Title: Eve Out of Her Ruins
Author: Ananda Devi
Publisher: Speaking Tiger
Pages: 174; Price: Rs 299
This was not an easy book to read. It made me uncomfortable because it questioned my picture-perfect idea of Mauritius. Suddenly the clean, pristine waters and the happy, glowing vibes gave way to a seething underbelly of turbulence and torture. The kind of unrest that is aching to erupt and destroy what surrounds it. But hard as it was, the book is an eye-opener — a metaphor of sorts — one that serves as a reminder that where there is light, there is darkness. And it’s this duality that leaves a mark through Anandi’s poignant writing.
Each chapter is narrated by a character in the story — a style that is intriguing and tricky to use. To tweak each voice just enough to be unique, while maintaining the author’s overarching narrative intact. The multiple voices flow with ease but with a certain heaviness veiled in the darkness that is as eerie as the tale itself. Eve Out of Her Ruins makes for powerful writing, and at the end of each chapter, you will want to put the book down, just for a minute to reflect on the image that has just been painted for you. It makes you consider, ‘Can this really be the reality of life for some people in the world.’ Through our sheltered and privileged lives, it seems hard to fathom, but somewhere deep inside, we know it is true. The book is a reflection of the unfortunate ugliness that exists in the world, and while it won’t make for great vacation reading, it will resonate with readers who do not shy from ‘realness’ of storytelling.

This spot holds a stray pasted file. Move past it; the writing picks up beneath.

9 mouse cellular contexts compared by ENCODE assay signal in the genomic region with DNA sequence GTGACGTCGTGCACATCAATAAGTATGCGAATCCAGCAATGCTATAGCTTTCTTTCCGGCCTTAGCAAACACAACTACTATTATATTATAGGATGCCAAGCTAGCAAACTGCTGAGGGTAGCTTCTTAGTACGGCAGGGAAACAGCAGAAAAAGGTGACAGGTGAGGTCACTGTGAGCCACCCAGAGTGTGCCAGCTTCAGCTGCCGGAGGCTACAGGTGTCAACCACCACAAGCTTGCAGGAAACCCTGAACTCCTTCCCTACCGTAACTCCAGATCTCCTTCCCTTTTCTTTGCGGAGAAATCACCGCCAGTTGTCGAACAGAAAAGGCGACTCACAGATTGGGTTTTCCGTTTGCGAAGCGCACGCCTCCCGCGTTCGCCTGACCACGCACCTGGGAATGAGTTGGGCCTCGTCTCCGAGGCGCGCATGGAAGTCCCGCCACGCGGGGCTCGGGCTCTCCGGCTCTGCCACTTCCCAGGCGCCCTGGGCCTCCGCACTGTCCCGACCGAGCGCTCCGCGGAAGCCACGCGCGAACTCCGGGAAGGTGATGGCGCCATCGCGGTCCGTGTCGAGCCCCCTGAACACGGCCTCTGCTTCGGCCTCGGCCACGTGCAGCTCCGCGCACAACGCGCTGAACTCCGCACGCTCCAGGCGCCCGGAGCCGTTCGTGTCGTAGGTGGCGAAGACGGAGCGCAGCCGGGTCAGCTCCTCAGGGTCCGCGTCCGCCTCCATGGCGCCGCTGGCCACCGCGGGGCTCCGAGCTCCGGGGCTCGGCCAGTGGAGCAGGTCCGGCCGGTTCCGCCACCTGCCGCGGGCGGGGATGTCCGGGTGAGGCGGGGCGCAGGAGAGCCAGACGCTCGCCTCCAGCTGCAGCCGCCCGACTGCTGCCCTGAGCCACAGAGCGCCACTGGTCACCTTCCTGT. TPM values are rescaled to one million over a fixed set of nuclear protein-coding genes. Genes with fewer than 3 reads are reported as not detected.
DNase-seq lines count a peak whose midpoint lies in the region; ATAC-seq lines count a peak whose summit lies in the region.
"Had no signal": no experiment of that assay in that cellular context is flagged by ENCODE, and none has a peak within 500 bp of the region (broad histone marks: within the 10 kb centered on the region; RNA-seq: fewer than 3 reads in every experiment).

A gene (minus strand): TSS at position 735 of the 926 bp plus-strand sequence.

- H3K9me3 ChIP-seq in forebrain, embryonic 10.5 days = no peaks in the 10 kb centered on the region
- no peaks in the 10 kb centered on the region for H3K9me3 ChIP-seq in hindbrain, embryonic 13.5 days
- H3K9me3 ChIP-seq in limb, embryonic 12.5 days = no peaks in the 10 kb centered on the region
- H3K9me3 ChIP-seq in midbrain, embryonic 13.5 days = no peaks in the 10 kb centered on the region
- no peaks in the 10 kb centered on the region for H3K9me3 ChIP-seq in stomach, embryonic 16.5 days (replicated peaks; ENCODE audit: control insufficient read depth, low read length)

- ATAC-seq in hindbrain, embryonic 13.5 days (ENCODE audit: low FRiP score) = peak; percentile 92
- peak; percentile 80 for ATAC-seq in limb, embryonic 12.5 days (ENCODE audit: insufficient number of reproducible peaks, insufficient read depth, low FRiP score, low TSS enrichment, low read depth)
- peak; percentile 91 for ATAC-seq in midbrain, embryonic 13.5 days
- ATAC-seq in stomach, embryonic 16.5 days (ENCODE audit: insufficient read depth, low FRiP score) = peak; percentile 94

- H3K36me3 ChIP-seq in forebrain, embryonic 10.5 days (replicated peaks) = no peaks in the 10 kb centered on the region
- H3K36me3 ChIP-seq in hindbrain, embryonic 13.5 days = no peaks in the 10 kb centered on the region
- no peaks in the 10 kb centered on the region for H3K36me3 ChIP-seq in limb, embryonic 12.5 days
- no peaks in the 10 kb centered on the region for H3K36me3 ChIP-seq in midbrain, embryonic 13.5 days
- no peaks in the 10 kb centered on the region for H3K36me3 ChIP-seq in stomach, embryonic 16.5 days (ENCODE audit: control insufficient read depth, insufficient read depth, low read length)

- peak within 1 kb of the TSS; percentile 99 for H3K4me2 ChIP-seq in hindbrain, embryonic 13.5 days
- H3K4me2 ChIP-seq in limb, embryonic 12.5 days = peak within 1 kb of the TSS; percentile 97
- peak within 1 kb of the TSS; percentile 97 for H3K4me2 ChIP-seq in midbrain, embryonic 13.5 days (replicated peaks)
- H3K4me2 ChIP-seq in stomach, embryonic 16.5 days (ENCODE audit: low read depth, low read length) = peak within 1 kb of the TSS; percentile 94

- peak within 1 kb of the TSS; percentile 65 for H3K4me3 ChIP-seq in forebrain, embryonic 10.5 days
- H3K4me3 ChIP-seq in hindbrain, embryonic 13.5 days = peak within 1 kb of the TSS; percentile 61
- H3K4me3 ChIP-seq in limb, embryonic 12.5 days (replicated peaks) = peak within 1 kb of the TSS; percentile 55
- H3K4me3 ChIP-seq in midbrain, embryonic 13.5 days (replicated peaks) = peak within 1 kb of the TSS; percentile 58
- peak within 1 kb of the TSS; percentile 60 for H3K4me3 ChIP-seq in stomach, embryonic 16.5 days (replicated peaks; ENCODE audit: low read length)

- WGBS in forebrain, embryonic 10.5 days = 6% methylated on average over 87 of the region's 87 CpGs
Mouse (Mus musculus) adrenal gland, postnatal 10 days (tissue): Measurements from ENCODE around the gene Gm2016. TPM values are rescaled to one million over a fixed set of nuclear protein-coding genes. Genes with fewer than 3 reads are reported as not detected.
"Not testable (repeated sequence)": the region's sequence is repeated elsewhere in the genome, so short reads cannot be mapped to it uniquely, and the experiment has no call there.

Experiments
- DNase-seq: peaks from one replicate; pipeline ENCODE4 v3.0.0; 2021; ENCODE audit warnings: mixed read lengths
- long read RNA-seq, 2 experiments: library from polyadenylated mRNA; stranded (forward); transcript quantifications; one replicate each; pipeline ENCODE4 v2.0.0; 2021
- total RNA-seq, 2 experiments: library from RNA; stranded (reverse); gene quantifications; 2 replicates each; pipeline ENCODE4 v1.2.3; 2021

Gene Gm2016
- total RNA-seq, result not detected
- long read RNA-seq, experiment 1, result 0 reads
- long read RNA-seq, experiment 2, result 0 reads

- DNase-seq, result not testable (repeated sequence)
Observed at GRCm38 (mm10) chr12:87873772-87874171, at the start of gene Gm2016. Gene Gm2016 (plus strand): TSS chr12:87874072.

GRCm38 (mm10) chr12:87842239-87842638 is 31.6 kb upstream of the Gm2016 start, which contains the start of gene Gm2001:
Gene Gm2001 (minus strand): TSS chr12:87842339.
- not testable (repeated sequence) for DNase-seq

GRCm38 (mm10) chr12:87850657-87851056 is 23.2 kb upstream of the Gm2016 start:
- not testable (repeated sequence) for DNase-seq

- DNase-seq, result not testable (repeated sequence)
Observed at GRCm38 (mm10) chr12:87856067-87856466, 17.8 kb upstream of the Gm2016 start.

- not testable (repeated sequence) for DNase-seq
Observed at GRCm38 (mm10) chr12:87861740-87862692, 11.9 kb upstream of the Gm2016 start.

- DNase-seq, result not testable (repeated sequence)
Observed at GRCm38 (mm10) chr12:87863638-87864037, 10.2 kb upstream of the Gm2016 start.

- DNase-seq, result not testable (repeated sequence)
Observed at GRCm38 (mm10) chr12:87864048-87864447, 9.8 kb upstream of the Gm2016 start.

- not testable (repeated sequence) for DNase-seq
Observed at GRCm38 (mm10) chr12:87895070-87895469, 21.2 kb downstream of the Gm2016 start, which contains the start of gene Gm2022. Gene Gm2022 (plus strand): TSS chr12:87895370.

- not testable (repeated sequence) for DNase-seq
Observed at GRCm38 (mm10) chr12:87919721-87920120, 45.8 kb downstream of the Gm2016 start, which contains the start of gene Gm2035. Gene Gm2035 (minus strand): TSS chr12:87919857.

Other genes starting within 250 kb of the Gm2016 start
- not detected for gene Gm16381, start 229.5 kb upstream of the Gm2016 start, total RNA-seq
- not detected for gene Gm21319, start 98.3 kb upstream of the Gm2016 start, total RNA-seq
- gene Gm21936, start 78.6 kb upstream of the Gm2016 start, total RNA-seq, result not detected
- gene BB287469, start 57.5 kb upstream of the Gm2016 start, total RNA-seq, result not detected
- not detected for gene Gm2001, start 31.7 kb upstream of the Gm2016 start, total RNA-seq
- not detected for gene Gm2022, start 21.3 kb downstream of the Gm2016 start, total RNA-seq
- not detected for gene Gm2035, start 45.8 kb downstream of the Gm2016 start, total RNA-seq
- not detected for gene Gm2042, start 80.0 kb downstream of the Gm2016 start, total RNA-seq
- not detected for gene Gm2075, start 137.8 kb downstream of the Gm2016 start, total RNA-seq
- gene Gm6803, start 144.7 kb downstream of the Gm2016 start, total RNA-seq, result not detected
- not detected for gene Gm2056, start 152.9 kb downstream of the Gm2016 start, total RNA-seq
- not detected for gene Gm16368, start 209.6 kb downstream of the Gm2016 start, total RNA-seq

It will hit you hard, especially because the protagonists are all children. The weight they carry on their shoulders and the harshness of their circumstances as the story unfolds is heartbreaking. Each one of them is living in duality — how they appear to the world is a farce, because they are forced to hide who they really want to be. Saad, a teenager in love writes poetry for his muse but subdues this nature to keep up his tough gang member persona. Clélio is the hothead of the town, a manifestation of his broken being, betrayed and abandoned by his brother. His vulnerability only comes to light through his inexplicable connect to music. Eve allows society to defile her body to get ‘things’ in an attempt to survive poverty. But her soul remains under lock and key and untouched by the filth. Savita, a reclusive girl and the least fleshed out character in the story, unchains Eve’s pure childlike heart, allowing love to pour forth.
Being a translation from French means that some of the prose will always be lost of us who read in English, but it doesn’t stop this extraordinary book from drawing you in from the very start. This book is written for slow readers, for those who like to chew on words and devour each emotion and word, which was diligently carved into just the right place. Through the characters, Anandi speaks to the hidden parts of us all — the shadows that linger within, but may not be conquer our lives as they are today. Put in these circumstances of Eve, Saad, Clélio and Savita, we too might find it easier to accept the darkness than to look for the light. Till the very end, Savita remains evasive — we see glimpses of her, but picture feels incomplete somehow. It’s hard to really pinpoint who she is and who she wants to be. This is the only drawback in this otherwise bold and blatant portrayal of despair in this gut-wrenching story.